I have been a personal trainer for years now and it never ceases to amaze me that the same fitness myths and buzzwords from over a decade ago are still around! How is this even possible? We have so much information available at our finger tips with today’s technology. So how can we still be in the dark about these misconceptions? We have access to top doctors, trainers, physical therapists all at the touch of a button and yet here we are and here I am still fighting to dispel them! So lets dig in!
One of the top myths I hear ALL the time involves women and muscles. I always hear, “I don’t want to get BIG, I just want to tone”. This is a double whammy statement for me and here is why… First of all, the majority of women do not have the genetic make-up (i.e. hormones) that would cause one to get “big”. So literally, your hormones are against you. Additionally, most women are not going to train at the level of an Olymipc athlete so you will not get big and bulky. If said individual has gotten “big” for their liking, it is almost always because they started a fitness program and didn’t change their diet, therefore building up their muscles but still keeping or adding to their layer of fat. While this will indeed make one feel bulky, I assure you, you don’t look like Mother Russia from Kick Ass 2. The other whammy in this myth is the use of the word “tone”. It makes me literally cringe, “I don’t want muscle, I just want to tone up.” Let’s get some things clear here. You DO want muscle… Why? Because that is what is causing you to look “toned.” Muscle definition is what give you that lean, fit, and fabulous look (and feel!). Also a little fun fact here, the more muscle you have, the more fat you will burn 24-7! Why wouldn’t anyone want that?! It also means the more you can eat to fuel those muscles too!
The next buzzword is “weight loss” or the phrase “I just want to lose weight.” Instead, you should be saying, “I want to lose FAT. I am interested in FAT LOSS.” As fitness pros, we learn the only acceptable weight to lose is fat. If you say weight loss, it is referencing the body as a whole and all that composes the body. You don’t want to lose weight from your muscles, tissues or organs, so it’s always best to use the term “fat loss” and ditch the words “weight loss”.
Another concept, especially for women, is the myth of eating 1,200 calories a day. For most people, just covers basic functioning of the body. This doesn’t take into account all the daily movement from work, errands, and physical activity like working out. Most women can consume more than 1,200 calories. In fact, chances are that your lifestyle requires more calories than that in order to have the energy to accomplish your daily tasks! I also suggest meeting with a credible personal trainer and having them figure out your daily caloric needs. And, don’t even get me started about protein consumption… That’s a whole other rant.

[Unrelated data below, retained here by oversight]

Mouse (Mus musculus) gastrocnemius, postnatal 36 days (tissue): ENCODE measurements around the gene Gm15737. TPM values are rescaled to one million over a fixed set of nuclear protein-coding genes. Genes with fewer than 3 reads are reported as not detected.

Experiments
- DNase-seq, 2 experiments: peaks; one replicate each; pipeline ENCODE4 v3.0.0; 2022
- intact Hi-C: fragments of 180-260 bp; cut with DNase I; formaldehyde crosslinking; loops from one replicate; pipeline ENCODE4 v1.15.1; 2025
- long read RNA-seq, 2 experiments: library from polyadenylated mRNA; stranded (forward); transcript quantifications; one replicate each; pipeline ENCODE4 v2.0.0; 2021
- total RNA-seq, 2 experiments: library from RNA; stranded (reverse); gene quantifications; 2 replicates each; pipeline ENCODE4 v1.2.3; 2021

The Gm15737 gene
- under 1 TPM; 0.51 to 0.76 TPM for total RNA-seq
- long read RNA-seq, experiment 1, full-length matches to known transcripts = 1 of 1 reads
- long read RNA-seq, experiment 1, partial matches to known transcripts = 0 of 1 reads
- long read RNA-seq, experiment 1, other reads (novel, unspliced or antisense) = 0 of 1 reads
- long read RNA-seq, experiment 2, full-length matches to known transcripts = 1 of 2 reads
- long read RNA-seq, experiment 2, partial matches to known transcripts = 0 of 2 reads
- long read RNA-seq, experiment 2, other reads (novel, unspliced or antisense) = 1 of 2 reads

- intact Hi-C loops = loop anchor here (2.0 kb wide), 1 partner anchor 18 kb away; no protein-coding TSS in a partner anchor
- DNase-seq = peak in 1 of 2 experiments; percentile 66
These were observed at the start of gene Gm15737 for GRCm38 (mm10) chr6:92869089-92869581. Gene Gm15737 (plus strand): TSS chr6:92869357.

Next, we have one of my favorites, “but I eat clean/well.” The problem with this is there is no set criteria defining what that means or a definition for “eating clean”. Therefore, it is open to individual interpretation. My version of eating clean is probably very different compared to someone else’s definition of eating clean and so on. I like to get specifics from my clients, such as a few days of a food log, to see if we are on the same page. This is when the truth always seems to come out! It’s so much better to just hand your trainer or nutritionist over a food log rather than to generalize. The more specific you are with your log, the better (even if it’s just for your own reference and you’re not having anyone review it)! Also, make sure you consider portion control. You may be “eating clean or well” but if you are not controlling your portions, you can still sabotage your goals. Over eat “good for you” foods will still result in putting on weight.
Our last myth is, “I must have the latest and greatest supplement from the local vitamin/supplement shop”. Supplements are always a hot button. There are so many products out there that it’s hard for anyone, even a professional, to sort through all of them. The options to pick from are extremely overwhelming on their own – let alone topping that with misleading advertising and insane prices. Far too often, many supplements have to either reformulate their ingredients or just disappear completely from the market after being found to have harmful negative side effects over time. Stick with the basics and go from there. Do your research so that you can choose a reputable brand and product that truly works for you. I tend to just stick with a superior line of powdered vitamins, protein powder, fiber, and protein bars.
Hopefully this article has entertained and educated you on all those naughty fad words and myths out there surrounding the fitness industry. Help me spread the good word so that we can stop those myths and misconceptions in their tracks. It’s almost 2016, which means it’s time to make these history and start on a clean slate!